The Court of Appeal has overturned the High Court decision in July last year which held that the Government’s national planning policy exempting small developments from affordable housing contributions, and providing for the vacant building credit, was unlawful.
The relevant policy provided that developments of ten homes or fewer, or 1,000 square metres or less, would be exempt from the requirement to contribute to affordable housing. A lower threshold applied in designated rural areas, National Parks and Areas of Outstanding Natural Beauty, with developments of 5 units or less to be excluded. The policy also provided for a vacant building credit to be set against affordable housing contributions where a vacant building is brought back into use or demolished for redevelopment.
The High Court had determined that the policy was inconsistent with the statutory framework for the delivery of housing through the local plan system, that the consultation process carried out by the Secretary of State in introducing the policy was legally inadequate, and that they had failed to take into account material considerations and satisfy the public sector equality duty. As a result of that decision, the Government removed the policy from the national planning practice guidance.
However, the Court of Appeal overturned this decision on all four grounds. The major focus of the case was the alleged inconsistency with the statutory framework for planning decision making. The Court determined that the policy did not countermand or frustrate the effective operation of section 38(6) of the Planning & Compulsory Purchase Act 2004 and section 70(2) of the Town & Country Planning Act 1990, which require planning decisions to be made in accordance with the development plan unless material considerations indicate otherwise. The fact that the policy was expressed in unqualified and absolute terms, and did not indicate that it was not to be applied in a blanket fashion, did not make it objectionable. In other words, whilst the policy says that it should be applied in all cases, the decision maker will in fact also take into account the policies of the development plan, in accordance with the statutory framework.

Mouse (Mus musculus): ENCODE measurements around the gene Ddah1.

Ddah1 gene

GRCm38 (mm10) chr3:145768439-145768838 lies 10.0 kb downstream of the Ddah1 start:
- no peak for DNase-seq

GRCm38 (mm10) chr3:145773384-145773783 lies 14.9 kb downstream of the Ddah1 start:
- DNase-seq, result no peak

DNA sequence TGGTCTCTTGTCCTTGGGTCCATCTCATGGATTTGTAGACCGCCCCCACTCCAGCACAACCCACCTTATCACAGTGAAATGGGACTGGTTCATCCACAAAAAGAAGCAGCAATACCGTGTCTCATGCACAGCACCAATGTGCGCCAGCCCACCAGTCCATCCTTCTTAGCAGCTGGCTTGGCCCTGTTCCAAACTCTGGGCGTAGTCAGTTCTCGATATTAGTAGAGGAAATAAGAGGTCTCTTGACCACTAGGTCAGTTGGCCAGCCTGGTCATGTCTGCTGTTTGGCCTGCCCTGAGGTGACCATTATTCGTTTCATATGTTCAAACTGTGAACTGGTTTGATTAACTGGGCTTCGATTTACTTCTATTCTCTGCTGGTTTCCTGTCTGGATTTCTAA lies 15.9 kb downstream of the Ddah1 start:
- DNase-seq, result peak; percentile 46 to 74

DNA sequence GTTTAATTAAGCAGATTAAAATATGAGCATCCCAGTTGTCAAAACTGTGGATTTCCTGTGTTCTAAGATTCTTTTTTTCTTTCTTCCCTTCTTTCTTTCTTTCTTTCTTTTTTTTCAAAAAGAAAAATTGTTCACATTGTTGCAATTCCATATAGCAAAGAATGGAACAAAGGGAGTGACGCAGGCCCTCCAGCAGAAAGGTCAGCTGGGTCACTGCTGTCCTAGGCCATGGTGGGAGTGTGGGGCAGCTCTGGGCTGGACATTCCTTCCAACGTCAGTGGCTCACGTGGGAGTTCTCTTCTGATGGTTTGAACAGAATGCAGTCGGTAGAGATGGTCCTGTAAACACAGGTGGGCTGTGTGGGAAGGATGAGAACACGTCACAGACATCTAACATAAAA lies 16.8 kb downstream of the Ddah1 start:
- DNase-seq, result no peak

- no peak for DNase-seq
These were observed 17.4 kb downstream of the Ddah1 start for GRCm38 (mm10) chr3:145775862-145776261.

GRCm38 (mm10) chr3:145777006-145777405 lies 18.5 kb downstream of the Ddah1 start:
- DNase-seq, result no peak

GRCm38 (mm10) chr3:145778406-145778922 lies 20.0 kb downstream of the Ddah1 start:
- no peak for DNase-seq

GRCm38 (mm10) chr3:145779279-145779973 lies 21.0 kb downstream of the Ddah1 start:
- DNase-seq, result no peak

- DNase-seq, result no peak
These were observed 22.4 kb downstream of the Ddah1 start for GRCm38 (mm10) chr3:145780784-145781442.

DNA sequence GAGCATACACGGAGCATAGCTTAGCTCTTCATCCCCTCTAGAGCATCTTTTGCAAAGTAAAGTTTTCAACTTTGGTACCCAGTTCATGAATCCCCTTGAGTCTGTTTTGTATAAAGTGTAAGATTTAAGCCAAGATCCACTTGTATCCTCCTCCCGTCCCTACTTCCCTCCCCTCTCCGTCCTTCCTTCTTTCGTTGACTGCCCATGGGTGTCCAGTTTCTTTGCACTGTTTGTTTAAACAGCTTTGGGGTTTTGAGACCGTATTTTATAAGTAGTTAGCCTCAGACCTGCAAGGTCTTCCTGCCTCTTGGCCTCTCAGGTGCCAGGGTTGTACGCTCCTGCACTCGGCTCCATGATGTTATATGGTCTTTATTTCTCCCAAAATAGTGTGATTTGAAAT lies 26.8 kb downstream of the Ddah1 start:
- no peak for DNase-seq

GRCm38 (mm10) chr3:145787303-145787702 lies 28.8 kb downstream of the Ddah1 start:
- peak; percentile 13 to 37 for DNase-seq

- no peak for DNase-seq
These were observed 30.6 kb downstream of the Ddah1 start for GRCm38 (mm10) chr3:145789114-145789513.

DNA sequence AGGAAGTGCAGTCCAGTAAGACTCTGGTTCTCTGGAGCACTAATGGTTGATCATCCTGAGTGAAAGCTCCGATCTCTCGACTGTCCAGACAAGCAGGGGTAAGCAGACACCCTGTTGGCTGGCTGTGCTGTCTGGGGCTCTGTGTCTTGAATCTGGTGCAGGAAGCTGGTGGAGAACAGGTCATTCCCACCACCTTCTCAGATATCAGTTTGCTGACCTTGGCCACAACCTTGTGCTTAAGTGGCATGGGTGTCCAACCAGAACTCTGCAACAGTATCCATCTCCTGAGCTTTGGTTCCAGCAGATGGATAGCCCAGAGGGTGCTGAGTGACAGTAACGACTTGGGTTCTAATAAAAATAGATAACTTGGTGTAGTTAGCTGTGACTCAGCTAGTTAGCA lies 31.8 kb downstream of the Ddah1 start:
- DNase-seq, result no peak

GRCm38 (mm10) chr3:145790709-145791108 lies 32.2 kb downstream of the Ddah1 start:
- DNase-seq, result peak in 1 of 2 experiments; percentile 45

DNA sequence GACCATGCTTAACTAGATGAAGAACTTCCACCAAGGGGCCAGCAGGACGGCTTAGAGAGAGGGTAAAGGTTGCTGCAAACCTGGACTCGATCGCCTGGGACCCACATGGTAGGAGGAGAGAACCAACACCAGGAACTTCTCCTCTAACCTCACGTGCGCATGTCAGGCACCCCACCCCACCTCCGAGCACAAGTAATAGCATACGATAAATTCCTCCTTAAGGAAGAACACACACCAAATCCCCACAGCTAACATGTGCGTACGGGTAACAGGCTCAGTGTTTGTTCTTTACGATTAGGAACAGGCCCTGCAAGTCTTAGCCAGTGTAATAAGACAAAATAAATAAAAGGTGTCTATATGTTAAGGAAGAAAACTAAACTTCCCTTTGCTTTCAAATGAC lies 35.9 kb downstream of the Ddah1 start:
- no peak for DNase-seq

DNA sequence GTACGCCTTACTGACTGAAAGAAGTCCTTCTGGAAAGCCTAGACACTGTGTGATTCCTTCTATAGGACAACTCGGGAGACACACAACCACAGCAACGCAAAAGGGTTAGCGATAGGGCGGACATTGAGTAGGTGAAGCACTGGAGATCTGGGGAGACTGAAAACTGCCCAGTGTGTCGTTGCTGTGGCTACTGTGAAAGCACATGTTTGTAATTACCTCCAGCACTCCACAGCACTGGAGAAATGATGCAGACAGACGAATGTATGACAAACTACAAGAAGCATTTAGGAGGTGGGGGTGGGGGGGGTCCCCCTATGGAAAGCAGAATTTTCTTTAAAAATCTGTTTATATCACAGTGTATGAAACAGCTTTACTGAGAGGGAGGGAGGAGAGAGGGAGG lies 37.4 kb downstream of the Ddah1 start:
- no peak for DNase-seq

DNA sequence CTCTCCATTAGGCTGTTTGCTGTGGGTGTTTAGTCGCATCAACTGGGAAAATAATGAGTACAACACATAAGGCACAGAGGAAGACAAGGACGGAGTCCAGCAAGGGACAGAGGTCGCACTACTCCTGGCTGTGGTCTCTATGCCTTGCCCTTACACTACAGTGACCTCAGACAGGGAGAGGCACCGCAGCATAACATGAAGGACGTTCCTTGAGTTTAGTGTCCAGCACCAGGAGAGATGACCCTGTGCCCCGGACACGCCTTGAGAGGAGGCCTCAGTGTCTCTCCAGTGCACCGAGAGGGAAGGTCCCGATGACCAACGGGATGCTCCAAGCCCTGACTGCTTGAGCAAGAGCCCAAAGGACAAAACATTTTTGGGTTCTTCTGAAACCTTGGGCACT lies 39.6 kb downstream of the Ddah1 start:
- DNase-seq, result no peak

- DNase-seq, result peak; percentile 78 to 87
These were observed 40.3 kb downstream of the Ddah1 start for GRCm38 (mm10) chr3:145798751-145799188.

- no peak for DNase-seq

In addition, the Court of Appeal held that the Secretary of State was not to be faulted for a failure to have regard to relevant considerations in formulating the policy; his policy choices were for him and he was not obliged to go further than he did into the specifics. It also found that the consultation process was fair, and that appropriate consideration was given to the consultation responses. The Court also felt that, whilst the public sector equality duty had not been satisfied at the time the policy was made, it was subsequently, and it did not warrant the quashing of the decision; the Court said that the Equality Act 2010 does not require a precise mathematical exercise to be carried out in relation to particular affected groups.
The Government has since reinstated the policy to the planning practice guidance as a result of this decision, although many authorities will continue to require affordable housing notwithstanding the national policy position.
It seems likely that we can expect to see the Government policy reinstated to the planning practice guidance as a result of this decision. In the meantime, the original ministerial statement will be a material consideration, although many authorities will continue to require affordable housing notwithstanding the national policy position.
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